Guru Rinpoche Day Teachings

Ultimate Instructions on Mahāmudrā from the Drikung Lord Jikten Gönpo

Dear friends near and far

As always, I hope this message finds you well, healthy and happy. On this Guru Rinpoche day, I would like to share with you some extremely profound instructions from the first throne-holder of the Drikung Kagyü tradition, Jikten Gönpo. Please take a moment to read these carefully and reflect on them.

The Fivefold Ultimate, Essential Instructions and Eightfold Samayas of Mahāmudrā

Homage to the precious guru!

The precious guru himself said that this ultimate, essential instruction on Mahāmudrā is comprised of five elements: (1) the instruction lineage; (2) the realization of the view; (3) the experience of meditation; (4) the conduct of equal taste; and (5) the certainty that dispels faults.

1) First, the ultimate lineage of Mahāmudrā instructions must not devolve into a conventional transmission of words, nor be interrupted by any person: it is transmitted from the Glorious Vajradhara down to the precious guru.

2) Second, the realization of the view does not merely refer to an abstract understanding of reality: yogis who realize their mind to be unborn through the guru’s blessings realize the inseparability of the unborn nature of mind and of sight and sound, just like water and ice, or sesame and sesame oil.

3) Third, the experience of meditation is the realization that one’s mind is free from all conceptual elaborations.

4) Fourth, the conduct of equal taste refers to the equal taste of emptiness and compassion, of appearance and emptiness, of pleasure and pain, and of illness and the four elements.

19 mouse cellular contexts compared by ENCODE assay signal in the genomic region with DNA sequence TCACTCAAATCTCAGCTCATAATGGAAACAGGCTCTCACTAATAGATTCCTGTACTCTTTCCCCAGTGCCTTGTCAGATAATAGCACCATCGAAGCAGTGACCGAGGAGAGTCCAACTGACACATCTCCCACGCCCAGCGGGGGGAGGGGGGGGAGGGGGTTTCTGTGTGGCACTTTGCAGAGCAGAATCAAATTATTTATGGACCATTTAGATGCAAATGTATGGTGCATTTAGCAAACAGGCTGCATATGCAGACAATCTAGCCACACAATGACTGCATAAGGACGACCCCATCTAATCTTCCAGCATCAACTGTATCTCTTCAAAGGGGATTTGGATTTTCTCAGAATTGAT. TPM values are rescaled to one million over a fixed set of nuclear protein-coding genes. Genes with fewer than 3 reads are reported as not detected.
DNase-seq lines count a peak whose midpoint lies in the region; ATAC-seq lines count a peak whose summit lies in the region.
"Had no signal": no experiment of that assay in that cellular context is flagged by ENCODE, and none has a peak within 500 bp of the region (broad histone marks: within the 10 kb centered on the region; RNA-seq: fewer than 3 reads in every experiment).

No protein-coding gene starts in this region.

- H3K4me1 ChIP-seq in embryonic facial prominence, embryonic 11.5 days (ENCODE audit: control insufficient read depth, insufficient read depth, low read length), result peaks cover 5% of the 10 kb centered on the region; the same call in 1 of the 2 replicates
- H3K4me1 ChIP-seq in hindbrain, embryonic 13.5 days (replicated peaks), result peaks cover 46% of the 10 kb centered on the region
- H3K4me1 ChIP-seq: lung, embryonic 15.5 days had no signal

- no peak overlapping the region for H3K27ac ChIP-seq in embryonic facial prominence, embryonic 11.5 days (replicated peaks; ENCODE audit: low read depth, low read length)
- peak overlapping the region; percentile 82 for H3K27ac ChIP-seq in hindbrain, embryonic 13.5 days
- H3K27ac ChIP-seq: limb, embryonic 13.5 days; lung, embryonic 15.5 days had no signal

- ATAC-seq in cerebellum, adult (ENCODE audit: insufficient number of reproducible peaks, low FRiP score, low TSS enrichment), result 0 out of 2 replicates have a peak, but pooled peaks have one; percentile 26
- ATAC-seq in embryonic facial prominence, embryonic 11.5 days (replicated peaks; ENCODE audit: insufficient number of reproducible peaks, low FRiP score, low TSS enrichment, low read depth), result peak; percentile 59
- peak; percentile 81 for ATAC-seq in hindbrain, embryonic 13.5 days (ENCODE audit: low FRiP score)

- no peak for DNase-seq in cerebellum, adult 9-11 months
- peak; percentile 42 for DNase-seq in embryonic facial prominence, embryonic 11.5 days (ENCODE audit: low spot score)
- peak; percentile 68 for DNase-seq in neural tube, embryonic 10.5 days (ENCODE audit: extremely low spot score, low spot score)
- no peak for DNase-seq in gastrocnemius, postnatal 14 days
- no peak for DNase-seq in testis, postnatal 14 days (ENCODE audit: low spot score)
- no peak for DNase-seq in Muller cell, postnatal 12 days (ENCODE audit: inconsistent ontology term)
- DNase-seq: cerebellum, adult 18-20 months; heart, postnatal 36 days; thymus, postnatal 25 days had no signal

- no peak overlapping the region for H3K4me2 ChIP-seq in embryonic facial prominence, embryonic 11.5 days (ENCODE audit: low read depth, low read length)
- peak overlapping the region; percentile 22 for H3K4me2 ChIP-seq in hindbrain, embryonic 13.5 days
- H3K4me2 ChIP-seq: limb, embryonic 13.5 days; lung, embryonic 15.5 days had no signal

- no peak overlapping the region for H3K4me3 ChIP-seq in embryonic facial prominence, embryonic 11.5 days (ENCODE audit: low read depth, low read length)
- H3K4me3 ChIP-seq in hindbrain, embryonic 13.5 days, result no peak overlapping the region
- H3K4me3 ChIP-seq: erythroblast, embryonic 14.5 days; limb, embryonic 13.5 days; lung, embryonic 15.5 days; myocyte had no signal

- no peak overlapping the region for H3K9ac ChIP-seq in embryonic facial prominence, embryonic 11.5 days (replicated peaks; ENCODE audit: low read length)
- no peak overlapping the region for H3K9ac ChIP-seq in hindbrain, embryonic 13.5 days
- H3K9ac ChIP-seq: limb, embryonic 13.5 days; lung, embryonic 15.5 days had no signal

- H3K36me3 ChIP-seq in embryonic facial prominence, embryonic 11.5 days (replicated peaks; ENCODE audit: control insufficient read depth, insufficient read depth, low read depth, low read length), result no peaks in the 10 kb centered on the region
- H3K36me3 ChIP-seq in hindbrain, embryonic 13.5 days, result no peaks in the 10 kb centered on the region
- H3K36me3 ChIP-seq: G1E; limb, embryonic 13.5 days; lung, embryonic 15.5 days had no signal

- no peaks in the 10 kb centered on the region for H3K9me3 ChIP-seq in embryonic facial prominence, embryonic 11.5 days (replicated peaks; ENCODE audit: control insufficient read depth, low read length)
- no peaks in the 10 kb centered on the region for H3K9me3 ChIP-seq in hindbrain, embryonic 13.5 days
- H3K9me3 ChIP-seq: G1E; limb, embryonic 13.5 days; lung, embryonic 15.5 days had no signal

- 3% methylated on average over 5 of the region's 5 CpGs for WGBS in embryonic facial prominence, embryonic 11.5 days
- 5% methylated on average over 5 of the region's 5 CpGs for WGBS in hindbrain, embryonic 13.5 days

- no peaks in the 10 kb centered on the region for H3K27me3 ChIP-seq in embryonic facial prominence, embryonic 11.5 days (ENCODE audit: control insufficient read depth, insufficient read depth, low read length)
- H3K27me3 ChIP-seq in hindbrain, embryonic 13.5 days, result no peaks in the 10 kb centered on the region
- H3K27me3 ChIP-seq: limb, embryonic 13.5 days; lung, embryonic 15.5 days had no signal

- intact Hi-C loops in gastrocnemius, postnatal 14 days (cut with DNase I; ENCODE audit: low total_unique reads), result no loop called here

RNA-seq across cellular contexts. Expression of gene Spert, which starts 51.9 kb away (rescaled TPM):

5) Fifth, the certainty that dispels faults corresponds to the eight samayas of Mahāmudrā. These consist in:

    1. Realizing one’s mind to be unborn, yet not forsaking the guru and vajra master;
    2. Not criticizing any point of the Sacred Dharma as more or less profound, from the Vajra Vehicle of Secret Mantra down to the Vinaya, nor criticizing any of its followers;
    3. Being free of all hope for enlightenment above, yet constantly keeping dharmic conduct;
    4. Being free of all fear of samsara below, yet shunning all negative action, whether gross or subtle;
    5. Mastering samadhi such that one is free from harm by the elements of water and so on, yet having no personal pride;
    6. Knowing samsara and nirvana to be indistinguishable, yet keeping a view and conduct that accord with those around us;
    7. Understanding buddhas and sentient beings to be one continuum, yet naturally feeling compassion;
    8. Making no difference between meditation sessions and breaks, yet remaining in hermitage.

This was the condensed, ultimate, essential instruction on the samaya lineage of Mahāmudrā.

May you all realize the profundity of these words and their meaning.

Sending you all my love.

Sarva Mangalam,

Phakchok Rinpoche

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Suggested Reading

Dudjom Rinpoche, The Nyingma School of Tibetan Buddhism, trans. and ed. by Gyurme Dorje and Matthew Kapstein (Boston: Wisdom Publications, 1991), vol. 1, pages 468–474.

Ngawang Zangpo, Guru Rinpoche: His Life and Times, Ithaca: Snow Lion, 2002.

Nyoshul Khenpo, A Marvelous Garland of Rare Gems: Biographies of Masters of Awareness in the Dzogchen Lineage, trans. Richard Barron (Junction City: Padma Publishing, 2005), pages 41–48.

Padmasambhava, Legend of the Great Stupa, Berkeley: Dharma Publishing, 1973

Padmasambhava & Jamgön Kongtrul, The Light of Wisdom, trans. by Erik Pema Kunsang (Boudhanath: Rangjung Yeshe Publications, 1986-1999), pages 43-47 & Appendix 5.

Taranatha, The Life of Padmasambhava, Shang Shung Edizioni, 2005

Tulku Thondup, Masters of Meditation and Miracles, Shambhala, 1996.

Yeshe Tsogyal, Life and Liberation of Padmasambhava, translated by Kenneth Douglas and Gwendolyn Bays (Emeryville: Dharma Publishing, 1978, republished 2008).

Yeshe Tsogyal, Lotus Born: The Life Story of Padmasambhava, Rangjung Yeshe Publications, 2004.

‘The Life of Guru Padmasambhava’ in A Great Treasure of Blessings, The Tertön Sogyal Trust, 2004.